• We conducted controlled experimentation using ovariectomised rats as an animal model for menopausal syndrome to study the effect of Malaysian Tualang honey on body weights, reproductive organs, tibia bone, aorta and assayed the hormonal profiles of these rats. (biomedcentral.com)
  • The bone marrow (BM) is an invaluable source of adult pluripotent stem cells, including hematopoietic stem cells (HSCs), endothelial progenitor cells (EPCs), and mesenchymal stem cells (MSCs). (hindawi.com)
  • Our results suggest the potential application of OCT in providing high-resolution tomographic imaging of tissues in organ culture and cells grown in three-dimensional constructs in vitro. (springer.com)
  • The results in these patients who received the extra boost of donor immune system cells indicate the procedure is safe and augments the cellular environment we believe is necessary for long-term acceptance of a transplanted organ. (bio-medicine.org)
  • Osteogenic cells- stem cells that develop from fibroblasts and give rise to other bone cells located in endosteum, inner layer of eriostemon, and in central canals 2. (coursehero.com)
  • Solitary bone plasmacytomas and plasma cell myeloma are clonal proliferations of plasma cells. (tjh.com.tr)
  • In engineered bone grafts, the combined actions of bone-forming cells, matrix and bioactive stimuli determine the eventual performance of the implant. (legallaw247.com)
  • High-Dose Chemotherapy - means a form of chemotherapy wherein the dose exceeds standard doses of chemotherapy to the extent that virtually all patients who receive high-dose chemotherapy sustain destruction of the bone marrow to the point that bone marrow or peripheral stem cells or progenitor cells must be implanted or infused to keep the patient alive. (coalbenefits.com)
  • High-Dose Radiation Therapy - means a form of radiation therapy wherein the dose exceeds standard doses of radiation therapy resulting in destruction of the bone marrow to the point that bone marrow or peripheral stem cells or progenitor cells must be implanted or infused to keep the patient alive. (coalbenefits.com)
  • Scientists hope these human cells can be harnessed to create organs for transplant patients one day. (cnn.com)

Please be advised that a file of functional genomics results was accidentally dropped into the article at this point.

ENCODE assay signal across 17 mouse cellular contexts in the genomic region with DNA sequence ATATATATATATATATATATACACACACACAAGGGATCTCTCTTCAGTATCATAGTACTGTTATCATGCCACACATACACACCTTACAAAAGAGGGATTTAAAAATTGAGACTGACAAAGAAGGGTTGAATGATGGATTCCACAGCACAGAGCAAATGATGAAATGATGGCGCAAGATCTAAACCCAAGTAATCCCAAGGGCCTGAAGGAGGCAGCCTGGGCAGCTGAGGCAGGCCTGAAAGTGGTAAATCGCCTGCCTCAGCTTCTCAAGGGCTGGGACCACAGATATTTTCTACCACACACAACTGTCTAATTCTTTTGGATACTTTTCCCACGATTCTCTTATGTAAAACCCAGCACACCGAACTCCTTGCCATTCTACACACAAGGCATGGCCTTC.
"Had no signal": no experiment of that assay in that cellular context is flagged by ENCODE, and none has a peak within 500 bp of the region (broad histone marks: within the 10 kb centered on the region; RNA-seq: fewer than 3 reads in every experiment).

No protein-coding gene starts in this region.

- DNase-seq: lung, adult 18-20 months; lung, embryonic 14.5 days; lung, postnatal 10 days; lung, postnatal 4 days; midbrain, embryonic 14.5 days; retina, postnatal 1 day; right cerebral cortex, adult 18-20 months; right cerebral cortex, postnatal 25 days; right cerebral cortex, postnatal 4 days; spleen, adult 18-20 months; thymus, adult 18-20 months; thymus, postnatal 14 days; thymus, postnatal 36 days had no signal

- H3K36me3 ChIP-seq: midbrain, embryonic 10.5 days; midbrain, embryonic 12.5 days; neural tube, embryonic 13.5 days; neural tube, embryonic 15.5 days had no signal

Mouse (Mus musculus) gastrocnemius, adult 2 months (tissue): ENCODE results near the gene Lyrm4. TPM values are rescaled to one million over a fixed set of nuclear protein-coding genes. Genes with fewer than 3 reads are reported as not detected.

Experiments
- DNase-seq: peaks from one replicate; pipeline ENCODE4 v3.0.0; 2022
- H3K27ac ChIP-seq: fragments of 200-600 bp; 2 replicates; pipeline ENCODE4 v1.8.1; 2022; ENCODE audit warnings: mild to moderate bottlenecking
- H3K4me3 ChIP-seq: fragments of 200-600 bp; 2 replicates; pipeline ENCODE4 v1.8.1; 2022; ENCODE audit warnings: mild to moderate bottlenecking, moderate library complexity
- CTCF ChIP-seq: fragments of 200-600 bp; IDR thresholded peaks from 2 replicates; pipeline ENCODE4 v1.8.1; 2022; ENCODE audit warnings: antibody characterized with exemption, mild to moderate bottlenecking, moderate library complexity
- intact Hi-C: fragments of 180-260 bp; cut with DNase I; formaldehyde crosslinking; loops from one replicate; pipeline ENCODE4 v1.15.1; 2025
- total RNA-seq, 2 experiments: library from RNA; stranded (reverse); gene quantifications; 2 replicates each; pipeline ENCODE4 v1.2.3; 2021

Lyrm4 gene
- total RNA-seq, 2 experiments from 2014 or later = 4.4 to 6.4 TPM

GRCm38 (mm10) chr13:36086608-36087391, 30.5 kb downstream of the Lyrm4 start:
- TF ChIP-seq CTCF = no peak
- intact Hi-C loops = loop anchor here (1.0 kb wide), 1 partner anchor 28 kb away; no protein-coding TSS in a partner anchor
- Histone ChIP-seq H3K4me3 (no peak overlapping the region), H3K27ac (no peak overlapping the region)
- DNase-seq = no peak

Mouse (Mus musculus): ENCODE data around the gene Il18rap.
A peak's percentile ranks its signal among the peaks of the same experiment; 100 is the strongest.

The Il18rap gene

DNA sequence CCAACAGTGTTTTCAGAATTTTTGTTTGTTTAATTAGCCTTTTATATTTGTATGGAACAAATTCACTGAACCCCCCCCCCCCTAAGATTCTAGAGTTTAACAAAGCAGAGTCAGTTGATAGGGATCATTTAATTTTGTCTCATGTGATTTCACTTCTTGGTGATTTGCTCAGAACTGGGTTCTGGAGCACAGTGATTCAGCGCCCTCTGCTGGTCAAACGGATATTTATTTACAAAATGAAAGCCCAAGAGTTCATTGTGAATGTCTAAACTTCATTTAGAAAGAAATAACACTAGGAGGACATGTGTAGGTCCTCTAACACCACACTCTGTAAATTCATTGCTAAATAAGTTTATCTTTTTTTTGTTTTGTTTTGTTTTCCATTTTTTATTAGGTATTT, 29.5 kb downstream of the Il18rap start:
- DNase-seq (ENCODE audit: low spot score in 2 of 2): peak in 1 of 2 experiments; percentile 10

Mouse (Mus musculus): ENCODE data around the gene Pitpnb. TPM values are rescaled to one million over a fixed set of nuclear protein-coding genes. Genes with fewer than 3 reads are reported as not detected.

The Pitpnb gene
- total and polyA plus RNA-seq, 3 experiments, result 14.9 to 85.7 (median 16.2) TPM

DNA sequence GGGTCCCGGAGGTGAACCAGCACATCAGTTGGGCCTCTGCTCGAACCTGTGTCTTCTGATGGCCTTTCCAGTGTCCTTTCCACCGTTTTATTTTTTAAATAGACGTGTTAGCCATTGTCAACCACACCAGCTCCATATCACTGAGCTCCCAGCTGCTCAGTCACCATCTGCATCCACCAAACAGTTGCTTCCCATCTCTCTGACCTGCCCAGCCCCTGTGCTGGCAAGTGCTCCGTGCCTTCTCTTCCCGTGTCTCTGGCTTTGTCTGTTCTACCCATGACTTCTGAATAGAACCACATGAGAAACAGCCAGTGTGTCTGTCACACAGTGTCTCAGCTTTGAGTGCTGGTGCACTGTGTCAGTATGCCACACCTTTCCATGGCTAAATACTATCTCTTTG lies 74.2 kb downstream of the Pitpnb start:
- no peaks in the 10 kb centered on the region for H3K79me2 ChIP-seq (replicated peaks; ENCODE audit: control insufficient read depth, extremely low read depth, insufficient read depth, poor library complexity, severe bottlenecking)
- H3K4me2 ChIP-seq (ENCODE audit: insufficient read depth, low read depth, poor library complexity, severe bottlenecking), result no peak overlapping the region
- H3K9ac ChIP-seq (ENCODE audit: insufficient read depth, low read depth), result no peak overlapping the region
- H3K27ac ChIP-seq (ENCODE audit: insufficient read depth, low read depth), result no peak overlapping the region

• Entry of LPL −/− B cells into the lymph nodes and bone marrow of mice was also impaired. (jimmunol.org)
  • Following successful rearrangement of the Ig locus to generate and express IgM, immature B cells emigrate from the bone marrow, guided by receptors for S1P ( 13 - 15 ). (jimmunol.org)
  • In living organisms, the hair cells are organized into neuromast organs . (palaeos.com)
  • The neuromast organ consists of hair cells and support cells embedded in a gelatinous cupula . (palaeos.com)
  • The treatment of many blood diseases, including cancers such as leukemia, involves the destruction of the patient's own blood cells and replacement with blood stem cells from bone marrow provided by a genetically matched donor. (kanebiolaw.com)
  • The plaintiffs included cancer patients seeking bone marrow stem cells and a bone marrow registry which intends to offer financial incentives for donations and to increase efforts to target ethnic groups that may be underrepresented in current banks. (kanebiolaw.com)
  • The plaintiffs argued that modern cell sorting technologies now allow the harvesting of hematopoietic stem cells directly from blood, and thus avoid the traditional procedure of bone marrow withdrawal to recover these cells. (kanebiolaw.com)
  • The induction of vessels within an artificial bone substitute, by co-seeding endothelial progenitors and mesenchymal stromal cells, might improve the vascularization of the graft. (aofoundation.org)
  • Indirect bone healing results in successive events including inflammation, recruitment and differentiation of stem cells, the formation of a cartilaginous callus that will remodel to restore the bone biological and structural integrity. (aofoundation.org)